Manitoba’s Incoming Premier Plans Health-Care Overhaul Without Extra Federal Funds


Wab Kinew, the soon-to-be Premier of Manitoba, staunchly asserts that his plans to overhaul the province’s health-care system and ameliorate lengthy wait times can be advanced without auxiliary federal funds. As he readies to form the government in the imminent future, Kinew lays claim on the bilateral funding agreement, signed between the federal government and Manitoba in February, being sufficient to cover forthcoming changes he anticipates to enact.

Kinew firmly believes that the obligations they’ve embarked upon can indeed be fulfilled within the confines of the prevailing fiscal structure. This sentiment comes after Kinew and the Manitoba NDP procured ample seats to constitute a majority government, their campaign heavily pivoting on health-care issues. Kinew has pledged to the addition of 400 doctors over a span of five years, 200 paramedics in four years, and 300 nurses within two years.

Follow us on Google News! ✔️

Most certainly, Kinew expressed, they will persistently encourage the federal government to contribute their fair quotient towards health-care and will continue advocating for amplified investment from the federal level. Notwithstanding, in his view, there must be no pretext to hinder action at this juncture.

For a significant amount of time, provinces have been beseeching the federal government to augment funds through the Canada Health Transfer (CHT). This would lift the assistance from 22 per cent to 35 per cent of health-care expenditures, roughly an extra $28 billion annually. After enduring months of negotiations, the federal government pledged an augmented funding of $196.1 billion for the provinces and territories over the subsequent 10 years in February. This includes $46.2 billion in new funding, which perhaps, still falls short of the desires of the premiers.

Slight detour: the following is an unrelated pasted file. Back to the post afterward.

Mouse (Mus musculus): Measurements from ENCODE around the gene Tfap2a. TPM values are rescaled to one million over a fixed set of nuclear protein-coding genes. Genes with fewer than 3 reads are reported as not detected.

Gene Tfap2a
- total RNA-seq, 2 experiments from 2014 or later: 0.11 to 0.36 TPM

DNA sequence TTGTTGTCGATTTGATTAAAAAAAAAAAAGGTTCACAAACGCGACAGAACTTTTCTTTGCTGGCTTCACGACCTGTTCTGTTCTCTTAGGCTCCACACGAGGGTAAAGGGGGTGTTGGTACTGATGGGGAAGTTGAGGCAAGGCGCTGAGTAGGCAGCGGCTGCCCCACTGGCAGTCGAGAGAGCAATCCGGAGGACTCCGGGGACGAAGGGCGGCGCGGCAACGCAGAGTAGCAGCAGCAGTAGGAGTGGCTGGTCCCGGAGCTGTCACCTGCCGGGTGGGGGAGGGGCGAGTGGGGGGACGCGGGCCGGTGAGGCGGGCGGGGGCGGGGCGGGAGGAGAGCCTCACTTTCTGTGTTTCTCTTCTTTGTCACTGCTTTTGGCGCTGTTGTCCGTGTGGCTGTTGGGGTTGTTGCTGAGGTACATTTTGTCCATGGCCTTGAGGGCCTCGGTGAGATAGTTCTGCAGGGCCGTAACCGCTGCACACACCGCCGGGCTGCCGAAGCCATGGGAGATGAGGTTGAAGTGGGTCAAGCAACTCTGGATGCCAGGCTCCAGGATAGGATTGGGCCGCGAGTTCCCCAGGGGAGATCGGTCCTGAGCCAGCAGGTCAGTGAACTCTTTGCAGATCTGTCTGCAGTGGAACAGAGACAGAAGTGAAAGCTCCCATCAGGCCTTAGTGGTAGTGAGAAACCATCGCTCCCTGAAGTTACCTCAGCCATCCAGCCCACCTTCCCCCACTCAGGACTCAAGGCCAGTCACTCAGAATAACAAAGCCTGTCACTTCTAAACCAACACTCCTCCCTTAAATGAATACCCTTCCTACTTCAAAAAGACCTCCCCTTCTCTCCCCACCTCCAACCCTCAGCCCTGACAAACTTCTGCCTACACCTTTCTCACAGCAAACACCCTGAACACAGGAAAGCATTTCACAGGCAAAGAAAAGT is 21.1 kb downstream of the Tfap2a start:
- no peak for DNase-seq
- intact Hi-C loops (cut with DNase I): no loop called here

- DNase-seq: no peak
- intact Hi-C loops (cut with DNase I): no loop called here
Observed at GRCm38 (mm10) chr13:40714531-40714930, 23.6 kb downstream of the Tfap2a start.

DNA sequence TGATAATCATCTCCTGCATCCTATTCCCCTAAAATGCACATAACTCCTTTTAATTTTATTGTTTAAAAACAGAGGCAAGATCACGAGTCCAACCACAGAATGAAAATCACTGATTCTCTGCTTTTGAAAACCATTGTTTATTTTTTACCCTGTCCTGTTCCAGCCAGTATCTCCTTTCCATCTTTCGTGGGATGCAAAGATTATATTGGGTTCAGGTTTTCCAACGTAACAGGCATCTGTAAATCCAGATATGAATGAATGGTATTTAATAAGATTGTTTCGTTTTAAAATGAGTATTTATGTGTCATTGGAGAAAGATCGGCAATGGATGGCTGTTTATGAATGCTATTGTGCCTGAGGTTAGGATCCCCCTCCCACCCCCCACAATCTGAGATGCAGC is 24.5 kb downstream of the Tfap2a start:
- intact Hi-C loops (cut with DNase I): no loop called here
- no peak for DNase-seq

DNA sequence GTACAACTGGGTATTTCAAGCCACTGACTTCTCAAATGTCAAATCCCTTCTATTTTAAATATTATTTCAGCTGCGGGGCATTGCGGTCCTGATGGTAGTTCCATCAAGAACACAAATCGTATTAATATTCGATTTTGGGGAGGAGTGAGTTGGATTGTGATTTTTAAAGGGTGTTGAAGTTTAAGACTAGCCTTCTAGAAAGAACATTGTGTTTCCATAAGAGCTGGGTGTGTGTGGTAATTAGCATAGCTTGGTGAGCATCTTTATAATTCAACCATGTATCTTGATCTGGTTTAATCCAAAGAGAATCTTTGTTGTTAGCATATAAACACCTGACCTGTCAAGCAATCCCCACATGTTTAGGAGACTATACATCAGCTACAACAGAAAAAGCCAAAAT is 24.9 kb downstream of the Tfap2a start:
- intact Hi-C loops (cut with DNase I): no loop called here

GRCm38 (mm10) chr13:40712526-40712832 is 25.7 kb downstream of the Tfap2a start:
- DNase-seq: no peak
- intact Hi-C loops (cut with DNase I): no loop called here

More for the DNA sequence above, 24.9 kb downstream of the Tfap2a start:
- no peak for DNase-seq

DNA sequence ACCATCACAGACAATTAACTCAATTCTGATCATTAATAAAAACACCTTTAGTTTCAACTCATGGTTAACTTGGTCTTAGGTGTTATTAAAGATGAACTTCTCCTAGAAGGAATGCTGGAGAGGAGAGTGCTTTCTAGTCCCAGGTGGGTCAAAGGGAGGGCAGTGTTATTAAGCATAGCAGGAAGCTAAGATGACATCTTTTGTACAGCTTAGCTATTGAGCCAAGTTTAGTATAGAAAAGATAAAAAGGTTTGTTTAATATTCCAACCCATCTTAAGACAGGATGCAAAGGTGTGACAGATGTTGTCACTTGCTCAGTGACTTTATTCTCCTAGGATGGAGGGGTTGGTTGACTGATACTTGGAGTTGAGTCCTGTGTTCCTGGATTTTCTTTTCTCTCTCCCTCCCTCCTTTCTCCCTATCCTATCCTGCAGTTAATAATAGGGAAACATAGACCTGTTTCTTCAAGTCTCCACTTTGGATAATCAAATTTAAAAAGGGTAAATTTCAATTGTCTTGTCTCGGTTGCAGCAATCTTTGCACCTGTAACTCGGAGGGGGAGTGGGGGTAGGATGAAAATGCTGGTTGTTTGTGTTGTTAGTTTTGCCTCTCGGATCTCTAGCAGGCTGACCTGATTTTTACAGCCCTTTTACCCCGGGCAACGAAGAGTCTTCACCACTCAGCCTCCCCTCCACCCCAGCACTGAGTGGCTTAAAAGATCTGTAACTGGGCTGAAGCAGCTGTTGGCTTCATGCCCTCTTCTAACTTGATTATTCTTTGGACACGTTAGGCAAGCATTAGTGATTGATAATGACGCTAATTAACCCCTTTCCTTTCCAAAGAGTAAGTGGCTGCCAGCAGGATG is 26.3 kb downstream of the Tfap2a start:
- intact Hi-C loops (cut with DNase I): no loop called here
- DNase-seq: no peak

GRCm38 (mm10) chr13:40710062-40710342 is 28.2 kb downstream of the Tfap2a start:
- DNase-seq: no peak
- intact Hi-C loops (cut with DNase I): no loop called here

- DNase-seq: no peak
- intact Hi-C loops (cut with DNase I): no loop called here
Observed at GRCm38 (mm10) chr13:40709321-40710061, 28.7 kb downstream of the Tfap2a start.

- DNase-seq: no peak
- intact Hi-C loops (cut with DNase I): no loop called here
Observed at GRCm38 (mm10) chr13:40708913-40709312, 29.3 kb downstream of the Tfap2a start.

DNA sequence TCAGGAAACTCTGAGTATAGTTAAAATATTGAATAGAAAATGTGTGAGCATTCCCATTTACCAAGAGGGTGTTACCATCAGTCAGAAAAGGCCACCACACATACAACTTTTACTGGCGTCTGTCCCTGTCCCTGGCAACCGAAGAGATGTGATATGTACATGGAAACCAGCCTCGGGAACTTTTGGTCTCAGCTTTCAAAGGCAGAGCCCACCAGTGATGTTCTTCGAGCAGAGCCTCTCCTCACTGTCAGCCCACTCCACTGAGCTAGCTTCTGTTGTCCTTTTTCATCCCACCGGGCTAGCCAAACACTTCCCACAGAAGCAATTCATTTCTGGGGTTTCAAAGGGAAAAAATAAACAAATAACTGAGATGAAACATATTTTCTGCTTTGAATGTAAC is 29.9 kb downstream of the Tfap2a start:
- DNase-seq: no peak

In a post-election dialogue with Prime Minister Justin Trudeau, Kinew expressed health-care as his foremost priority, emphasizing that the federal government, being the shepherd of the Canada Health Act, plays a vital role in assuring universal access to all Canadians.

Kinew further propounds the notion that enhancing wait times for Manitobans might necessitate negotiation amongst different stakeholders but must be achieved by upholding the principles of the Canada Health Act. He remains a steadfast believer in the public system being key to reducing wait times.

In the following week, provincial and territorial health ministers are scheduled to convene with federal government representatives, including Health Minister Mark Holland, to discuss these matters further.